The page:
Emphasizing individual approach to each student (taking into account their physical predispositions and limitations) as your way of improving reputation and impact of PE is another good idea. One way or another, they should get the impression that you have not given up, and will bring some interesting ideas onboard.

Sample answer:

The biggest challenge is definitely the fact that majority of children don’t move, that they didn’t build such habits in their families. Many children are obese, and dislike PE, or any kind of movement in general, which makes our job even harder. Having said that, I believe that a change is possible, that the battle isn’t lost yet. The key is individual approach to every student, considering their physical predispositions and also actual condition, and making sure that the activity we assign them to do they can enjoy, at least to some extent. I honestly believe that the days when all students in the class did the same exercises during the PE lesson are gone. Now we have to approach their education differently, if we want to have any success. And that’s exactly what I hope to do as a teacher here.

 

What would you do if you saw that a group of children was bullying one of their classmates during your lesson?

Say that you would intervene immediately, and follow with a disciplinary action against the students, following the rules and regulations they have in place at their school. Zero tolerance to bullying is a philosophy of the majority of modern schools, and it is the right approach.

You can also add that you are aware of common bullying in PE classes, and plan to keep your eyes open to spot any inappropriate behavior immediately. Bullying will always exist at schools, but you as a teacher will try your best to suppress it. You will also try to help better the relationships between the students, trying to involve them in group activities and games that are designed to strengthen team spirit. That’s your way of indirectly fighting against bullying in the classes.

Sample answer:

First of all, I want to ensure you that I can spot bullying quickly, that I will keep my eyes open, and that I won’t tolerate it in my lessons. As soon as I spot any such behavior I will intervene, stop it, and take a disciplinary action against the offender(s), following the regulations you have in place here. Anyway, I realize that bullying happens in PE classes more often than it does in other class, and I you can be sure I will try my best to make sure it does not happen in my classes…

 

Imagine that a parent complains about something that happened in one of your lesson. How will you react?

Ensure the hiring committee that you want to take each feedback seriously–be it from a student, parent, or from a fellow staff member. You can make a mistake–just like everyone else. And you can misunderstand the reaction of a student, just like any other teacher can. Hence you will carefully listen to their complaint, and try to address the situation.

Of course you will share your point of view, because it can differ strongly from the perspective of the student. But first and foremost you will try to understand their point of view, and learn from the situation, to do things better next time. If it goes about a more serious complaint or problem, you may involve counselor or even one of the administrators in the case. You are a team player and do not hesitate to ask your colleagues for help…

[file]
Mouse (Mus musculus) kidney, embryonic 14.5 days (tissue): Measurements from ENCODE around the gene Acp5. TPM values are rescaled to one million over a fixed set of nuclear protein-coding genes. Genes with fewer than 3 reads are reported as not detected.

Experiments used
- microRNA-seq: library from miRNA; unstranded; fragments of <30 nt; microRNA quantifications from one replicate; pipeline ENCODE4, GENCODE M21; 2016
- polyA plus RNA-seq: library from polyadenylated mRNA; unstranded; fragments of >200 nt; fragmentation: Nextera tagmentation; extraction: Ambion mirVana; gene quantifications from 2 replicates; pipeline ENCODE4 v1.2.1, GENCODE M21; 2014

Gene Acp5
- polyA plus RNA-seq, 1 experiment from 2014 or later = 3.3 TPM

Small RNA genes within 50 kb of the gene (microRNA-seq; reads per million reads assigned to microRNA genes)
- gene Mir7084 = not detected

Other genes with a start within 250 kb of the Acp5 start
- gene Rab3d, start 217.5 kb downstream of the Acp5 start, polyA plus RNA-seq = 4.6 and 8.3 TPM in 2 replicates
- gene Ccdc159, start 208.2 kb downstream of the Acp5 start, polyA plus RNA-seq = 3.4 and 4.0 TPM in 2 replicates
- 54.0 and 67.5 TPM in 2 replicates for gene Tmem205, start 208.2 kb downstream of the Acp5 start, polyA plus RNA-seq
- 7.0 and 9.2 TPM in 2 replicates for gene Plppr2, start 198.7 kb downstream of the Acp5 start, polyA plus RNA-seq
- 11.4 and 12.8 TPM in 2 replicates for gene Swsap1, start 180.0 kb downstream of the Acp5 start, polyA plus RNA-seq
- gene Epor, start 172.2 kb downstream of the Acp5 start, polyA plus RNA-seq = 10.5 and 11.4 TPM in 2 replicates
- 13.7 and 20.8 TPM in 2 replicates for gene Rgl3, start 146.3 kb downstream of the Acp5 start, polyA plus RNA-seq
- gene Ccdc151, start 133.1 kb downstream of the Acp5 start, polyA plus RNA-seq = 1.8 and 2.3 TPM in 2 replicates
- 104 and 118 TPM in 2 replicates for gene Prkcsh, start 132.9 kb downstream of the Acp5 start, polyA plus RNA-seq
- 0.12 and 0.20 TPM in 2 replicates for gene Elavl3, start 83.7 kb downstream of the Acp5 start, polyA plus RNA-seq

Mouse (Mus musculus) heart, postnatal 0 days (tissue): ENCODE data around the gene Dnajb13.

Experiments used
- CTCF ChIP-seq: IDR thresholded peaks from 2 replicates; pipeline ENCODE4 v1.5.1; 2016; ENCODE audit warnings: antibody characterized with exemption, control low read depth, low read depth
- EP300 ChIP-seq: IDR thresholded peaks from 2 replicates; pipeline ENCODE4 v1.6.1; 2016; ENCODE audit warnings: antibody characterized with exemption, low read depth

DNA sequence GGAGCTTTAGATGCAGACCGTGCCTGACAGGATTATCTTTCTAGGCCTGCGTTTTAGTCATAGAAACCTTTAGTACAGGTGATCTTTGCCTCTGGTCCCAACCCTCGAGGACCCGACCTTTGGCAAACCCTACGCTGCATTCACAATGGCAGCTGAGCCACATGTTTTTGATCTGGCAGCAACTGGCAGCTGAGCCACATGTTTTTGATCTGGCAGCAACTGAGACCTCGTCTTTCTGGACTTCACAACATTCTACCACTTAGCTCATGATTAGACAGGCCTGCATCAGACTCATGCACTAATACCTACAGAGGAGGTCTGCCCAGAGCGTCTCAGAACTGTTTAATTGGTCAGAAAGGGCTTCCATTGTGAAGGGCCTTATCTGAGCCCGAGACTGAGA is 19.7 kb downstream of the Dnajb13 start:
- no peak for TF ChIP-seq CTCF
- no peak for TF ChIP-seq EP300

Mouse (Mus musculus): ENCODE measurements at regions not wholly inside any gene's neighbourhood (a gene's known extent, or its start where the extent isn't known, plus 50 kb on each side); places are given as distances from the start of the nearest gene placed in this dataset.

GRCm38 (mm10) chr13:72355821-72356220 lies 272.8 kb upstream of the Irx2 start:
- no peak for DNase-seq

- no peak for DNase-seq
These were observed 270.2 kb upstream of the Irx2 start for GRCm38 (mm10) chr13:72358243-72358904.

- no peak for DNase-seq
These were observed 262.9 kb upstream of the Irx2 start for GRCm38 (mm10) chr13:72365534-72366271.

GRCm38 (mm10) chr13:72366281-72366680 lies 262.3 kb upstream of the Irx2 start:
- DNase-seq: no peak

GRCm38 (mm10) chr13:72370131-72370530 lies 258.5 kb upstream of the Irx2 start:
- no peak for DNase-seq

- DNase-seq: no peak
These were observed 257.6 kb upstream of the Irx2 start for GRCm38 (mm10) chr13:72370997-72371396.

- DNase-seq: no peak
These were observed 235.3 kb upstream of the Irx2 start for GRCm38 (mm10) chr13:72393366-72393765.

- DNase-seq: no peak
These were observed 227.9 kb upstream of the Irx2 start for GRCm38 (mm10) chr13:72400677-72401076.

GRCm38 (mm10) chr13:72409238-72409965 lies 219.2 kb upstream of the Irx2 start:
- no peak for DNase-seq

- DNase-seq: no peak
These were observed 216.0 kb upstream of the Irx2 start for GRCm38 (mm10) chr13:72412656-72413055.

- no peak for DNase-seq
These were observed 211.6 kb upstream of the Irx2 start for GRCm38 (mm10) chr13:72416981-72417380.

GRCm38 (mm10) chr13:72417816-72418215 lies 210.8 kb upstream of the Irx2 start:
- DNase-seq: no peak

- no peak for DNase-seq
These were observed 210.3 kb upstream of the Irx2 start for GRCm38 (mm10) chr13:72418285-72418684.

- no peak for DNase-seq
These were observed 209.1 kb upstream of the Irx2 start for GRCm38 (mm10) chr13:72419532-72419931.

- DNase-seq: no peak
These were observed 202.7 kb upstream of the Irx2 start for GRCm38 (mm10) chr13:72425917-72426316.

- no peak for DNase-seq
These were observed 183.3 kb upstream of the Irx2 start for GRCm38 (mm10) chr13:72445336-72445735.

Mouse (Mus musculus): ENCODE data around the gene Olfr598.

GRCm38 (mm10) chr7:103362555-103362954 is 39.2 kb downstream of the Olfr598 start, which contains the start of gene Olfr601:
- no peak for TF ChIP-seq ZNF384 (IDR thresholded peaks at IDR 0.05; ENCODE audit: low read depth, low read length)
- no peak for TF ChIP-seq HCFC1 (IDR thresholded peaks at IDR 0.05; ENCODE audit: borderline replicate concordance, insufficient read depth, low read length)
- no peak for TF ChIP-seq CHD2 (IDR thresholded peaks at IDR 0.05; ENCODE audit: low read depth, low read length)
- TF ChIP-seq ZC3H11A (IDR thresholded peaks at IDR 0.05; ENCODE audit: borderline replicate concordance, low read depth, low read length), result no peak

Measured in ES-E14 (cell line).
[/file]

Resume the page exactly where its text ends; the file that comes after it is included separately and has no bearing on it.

Sample answer:

I will definitely hear them out, because I know that regardless of how hard I try, I will make some mistakes. That’s why I want to be receptive to any feedback I get as a PE teacher, be it from students, their parents, or even from my colleagues, fellow teachers. I will try to understand their point of view, and share mine with them. Eventually I will try to learn from the situation, making sure I do not make the same mistake again, or at least explain things better to the children to avoid some misunderstandings. To sum it up, I will definitely hear them out, and then take the most appropriate action. And if I am not sure what to do, I will ask my superior or one of the counselors for help…

 

Some other questions you may face in your Physical Education Teacher job interview

  • What would you do if a student refused to do a certain exercise in your lesson?
  • Tell us about your most favorite teaching methods. Why do you prefer them to other methods?
  • What games or sports do you consider the most appropriate for elementary school students?
  • Describe a great PE teacher with three words.
  • What are your expectations on fellow teachers and administrators of the school?
  • What are your salary expectations?
  • After everything that we discussed here, do you want to add something or do you have any questions?

* You can download all questions in a one page long PDF, print it, and practice your interview answers anytime later:

Conclusion, next steps

Interview for a job of a PE teacher belongs to easier job interviews. You typically won’t compete with many other applicants, and the questions are rather predictable.

Do a good research about their school, prepare for the questions, and try to show some enthusiasm for your teaching mission. It should be enough to succeed in this interview…

May also help you:

Glen Hughins